We hiked the couple miles down the road back to the car and made it there sometime around 4pm. Yes, it was a very long and slow 10 hour trip. Yes, we probably should have called it a day and saved some serious exhaustion about a half mile into the trip. But everyone was really pleased with the result. We conquered a really tough snow-bound climb. We got engaged! We got to butt-slide down a huge mountain. And we developed a semi-effective approach to avoiding post-holing when you only have one pair of snowshoes for multiple people. All in all, a success! Hope you enjoyed the write-up and thanks for reading!

Engaged! May 22, 2014.

Book Review- From Gutenberg to Zuckerberg

From Gutenberg to Zuckerberg
by John Naughton, 2011

gutenberg zuckerberg

This book gives nine rules for understanding the role of the internet in creating and spreading disruptive innovations:
1. Take the Long View
2. The Web Is Not the Net
3. For the Net, Disruption Is a Feature, Not a Bug
4. Think Ecology, Not Just Economics
5. Complexity Is the New Reality
6. The Network Is Now the Computer
7. The Web Is Evolving
8. Copyrights and “Copywrongs”: Or, Why Our Intellectual Property Regime No Longer Makes Sense
9. Orwell vs. Huxley: The Bookends of Our Networked Future?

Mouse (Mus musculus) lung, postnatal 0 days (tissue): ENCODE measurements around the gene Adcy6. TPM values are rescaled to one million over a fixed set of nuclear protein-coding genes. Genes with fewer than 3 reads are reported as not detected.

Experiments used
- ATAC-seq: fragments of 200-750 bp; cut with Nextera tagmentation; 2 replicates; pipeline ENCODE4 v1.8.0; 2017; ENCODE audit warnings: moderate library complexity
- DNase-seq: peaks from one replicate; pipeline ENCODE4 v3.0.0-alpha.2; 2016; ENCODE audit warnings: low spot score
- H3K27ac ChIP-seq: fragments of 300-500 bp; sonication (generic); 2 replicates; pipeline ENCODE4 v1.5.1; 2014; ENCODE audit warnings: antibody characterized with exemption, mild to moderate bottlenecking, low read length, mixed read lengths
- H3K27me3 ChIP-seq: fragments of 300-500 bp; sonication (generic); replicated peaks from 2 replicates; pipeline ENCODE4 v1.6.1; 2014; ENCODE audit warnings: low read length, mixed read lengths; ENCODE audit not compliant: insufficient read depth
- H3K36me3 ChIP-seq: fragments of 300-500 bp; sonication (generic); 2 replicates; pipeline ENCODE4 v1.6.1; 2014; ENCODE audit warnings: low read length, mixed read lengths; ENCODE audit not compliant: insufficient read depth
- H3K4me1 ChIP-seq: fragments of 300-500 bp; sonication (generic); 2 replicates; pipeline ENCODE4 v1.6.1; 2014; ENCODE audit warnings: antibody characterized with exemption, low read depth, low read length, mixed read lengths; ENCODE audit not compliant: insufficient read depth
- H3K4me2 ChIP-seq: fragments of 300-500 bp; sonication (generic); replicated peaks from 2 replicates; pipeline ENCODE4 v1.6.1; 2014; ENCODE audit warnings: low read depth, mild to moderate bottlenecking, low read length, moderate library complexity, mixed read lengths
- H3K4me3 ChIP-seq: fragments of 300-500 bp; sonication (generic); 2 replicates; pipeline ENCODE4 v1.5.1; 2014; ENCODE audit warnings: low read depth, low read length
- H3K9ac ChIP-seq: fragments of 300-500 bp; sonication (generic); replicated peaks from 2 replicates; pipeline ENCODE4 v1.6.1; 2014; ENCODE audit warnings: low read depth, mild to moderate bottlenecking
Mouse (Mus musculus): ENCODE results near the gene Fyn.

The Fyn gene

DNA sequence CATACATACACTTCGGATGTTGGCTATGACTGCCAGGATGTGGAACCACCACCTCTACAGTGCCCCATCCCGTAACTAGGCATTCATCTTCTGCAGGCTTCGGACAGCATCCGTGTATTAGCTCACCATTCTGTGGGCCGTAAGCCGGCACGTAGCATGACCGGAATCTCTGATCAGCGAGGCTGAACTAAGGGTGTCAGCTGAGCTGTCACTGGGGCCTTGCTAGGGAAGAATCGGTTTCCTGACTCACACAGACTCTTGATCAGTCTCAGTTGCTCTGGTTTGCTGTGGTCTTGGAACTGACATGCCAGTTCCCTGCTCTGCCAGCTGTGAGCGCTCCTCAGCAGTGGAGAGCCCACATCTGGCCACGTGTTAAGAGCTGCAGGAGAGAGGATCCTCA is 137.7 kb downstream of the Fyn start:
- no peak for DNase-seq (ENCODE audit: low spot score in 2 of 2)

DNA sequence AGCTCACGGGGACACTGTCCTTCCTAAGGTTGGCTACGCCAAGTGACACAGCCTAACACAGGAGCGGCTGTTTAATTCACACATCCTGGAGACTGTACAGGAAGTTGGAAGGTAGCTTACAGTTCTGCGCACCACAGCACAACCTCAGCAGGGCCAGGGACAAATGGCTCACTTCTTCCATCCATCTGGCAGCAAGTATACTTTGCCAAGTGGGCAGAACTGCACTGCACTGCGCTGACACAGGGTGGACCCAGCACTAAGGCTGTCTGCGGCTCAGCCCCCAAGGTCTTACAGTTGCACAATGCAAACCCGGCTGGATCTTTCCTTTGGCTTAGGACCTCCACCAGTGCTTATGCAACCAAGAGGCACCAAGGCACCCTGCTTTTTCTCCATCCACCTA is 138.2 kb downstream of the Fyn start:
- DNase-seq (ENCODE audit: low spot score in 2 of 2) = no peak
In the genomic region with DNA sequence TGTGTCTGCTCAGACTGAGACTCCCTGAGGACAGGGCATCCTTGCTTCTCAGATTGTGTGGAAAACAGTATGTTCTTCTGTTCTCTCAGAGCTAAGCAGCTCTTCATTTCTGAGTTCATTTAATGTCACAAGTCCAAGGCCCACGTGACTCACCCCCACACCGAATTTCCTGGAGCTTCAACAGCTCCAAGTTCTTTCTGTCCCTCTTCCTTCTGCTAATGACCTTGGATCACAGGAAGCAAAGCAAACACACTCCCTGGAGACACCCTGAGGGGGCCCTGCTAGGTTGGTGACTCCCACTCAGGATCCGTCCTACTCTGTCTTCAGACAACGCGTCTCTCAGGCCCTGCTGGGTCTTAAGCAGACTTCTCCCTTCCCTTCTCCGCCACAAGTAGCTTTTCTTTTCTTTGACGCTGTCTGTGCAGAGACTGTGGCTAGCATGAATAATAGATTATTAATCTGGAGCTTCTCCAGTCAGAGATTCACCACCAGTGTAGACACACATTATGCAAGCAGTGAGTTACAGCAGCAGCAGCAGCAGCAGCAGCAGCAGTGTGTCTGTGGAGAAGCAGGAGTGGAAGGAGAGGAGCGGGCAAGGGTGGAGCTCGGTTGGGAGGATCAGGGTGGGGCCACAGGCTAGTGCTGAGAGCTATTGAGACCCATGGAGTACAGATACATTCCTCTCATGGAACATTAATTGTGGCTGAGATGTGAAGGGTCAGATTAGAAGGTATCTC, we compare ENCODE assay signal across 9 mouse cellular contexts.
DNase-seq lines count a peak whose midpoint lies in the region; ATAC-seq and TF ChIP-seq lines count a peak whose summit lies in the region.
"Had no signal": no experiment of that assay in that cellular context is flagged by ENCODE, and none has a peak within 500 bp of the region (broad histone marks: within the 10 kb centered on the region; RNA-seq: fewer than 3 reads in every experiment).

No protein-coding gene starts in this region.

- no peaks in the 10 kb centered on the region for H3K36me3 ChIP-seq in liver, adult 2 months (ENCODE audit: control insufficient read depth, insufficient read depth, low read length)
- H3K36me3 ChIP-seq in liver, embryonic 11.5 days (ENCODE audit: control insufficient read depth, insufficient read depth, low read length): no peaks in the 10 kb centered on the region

It is a fairly quick read, and much of the material will be familiar to the internet-savvy. However, I think it does have some good insights. One thing that interested me was the evolution of market share in new technological innovations. When the telephone was introduced, many small phone networks were created until Bell/AT&T offered better service and took over the market. When radio was introduced, there were many broadcasters all seeking to share information. After some years, a handful (or less) of advertisers and broadcasters came to dominate the popular soap opera radio programs. Three network providers quickly came to dominate television in the second half of the twentieth century. When computers started to become useful, many hardware providers vied for market share. But the market was dominated by Microsoft and Apple by the 1990’s. And the internet? Are we moving from an era of many content providers to an era dominated by a few companies? Google, Facebook, YouTube, Yahoo!, Baidu (Chinese search engine), Wikipedia, QQ (Asian internet portal), LinkedIn, Bing, and Twitter get the most traffic. Do they get a majority of the traffic? A significant majority? It seems these companies get more and more traffic each day as more and more people accept their service or join their network. While I understand that networks increase in value as more and more people join them, it does seem troubling that a small number of companies/networks hold the key to the future evolution of the internet.